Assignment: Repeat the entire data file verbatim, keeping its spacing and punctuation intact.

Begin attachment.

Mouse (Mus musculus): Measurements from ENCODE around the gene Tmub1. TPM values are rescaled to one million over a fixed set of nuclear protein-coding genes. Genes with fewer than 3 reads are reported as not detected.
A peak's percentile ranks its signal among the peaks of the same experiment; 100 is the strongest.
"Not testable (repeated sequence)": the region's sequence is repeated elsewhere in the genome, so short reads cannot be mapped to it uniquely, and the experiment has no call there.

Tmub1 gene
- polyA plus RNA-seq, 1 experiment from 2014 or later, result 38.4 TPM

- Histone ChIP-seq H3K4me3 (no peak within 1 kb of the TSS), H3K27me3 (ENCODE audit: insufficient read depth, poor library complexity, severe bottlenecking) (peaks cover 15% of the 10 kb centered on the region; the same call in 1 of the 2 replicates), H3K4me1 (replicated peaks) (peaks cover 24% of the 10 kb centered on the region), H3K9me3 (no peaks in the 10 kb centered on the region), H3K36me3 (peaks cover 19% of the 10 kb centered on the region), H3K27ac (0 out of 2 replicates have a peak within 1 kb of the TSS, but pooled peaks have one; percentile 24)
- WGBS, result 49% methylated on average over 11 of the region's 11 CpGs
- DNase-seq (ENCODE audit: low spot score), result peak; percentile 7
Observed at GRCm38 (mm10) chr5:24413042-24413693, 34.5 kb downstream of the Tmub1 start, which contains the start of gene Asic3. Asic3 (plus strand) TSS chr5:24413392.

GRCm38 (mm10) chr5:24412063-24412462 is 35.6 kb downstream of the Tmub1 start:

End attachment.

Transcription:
Mouse (Mus musculus): Measurements from ENCODE around the gene Tmub1. TPM values are rescaled to one million over a fixed set of nuclear protein-coding genes. Genes with fewer than 3 reads are reported as not detected.
A peak's percentile ranks its signal among the peaks of the same experiment; 100 is the strongest.
"Not testable (repeated sequence)": the region's sequence is repeated elsewhere in the genome, so short reads cannot be mapped to it uniquely, and the experiment has no call there.

Tmub1 gene
- polyA plus RNA-seq, 1 experiment from 2014 or later, result 38.4 TPM

- Histone ChIP-seq H3K4me3 (no peak within 1 kb of the TSS), H3K27me3 (ENCODE audit: insufficient read depth, poor library complexity, severe bottlenecking) (peaks cover 15% of the 10 kb centered on the region; the same call in 1 of the 2 replicates), H3K4me1 (replicated peaks) (peaks cover 24% of the 10 kb centered on the region), H3K9me3 (no peaks in the 10 kb centered on the region), H3K36me3 (peaks cover 19% of the 10 kb centered on the region), H3K27ac (0 out of 2 replicates have a peak within 1 kb of the TSS, but pooled peaks have one; percentile 24)
- WGBS, result 49% methylated on average over 11 of the region's 11 CpGs
- DNase-seq (ENCODE audit: low spot score), result peak; percentile 7
Observed at GRCm38 (mm10) chr5:24413042-24413693, 34.5 kb downstream of the Tmub1 start, which contains the start of gene Asic3. Asic3 (plus strand) TSS chr5:24413392.

GRCm38 (mm10) chr5:24412063-24412462 is 35.6 kb downstream of the Tmub1 start: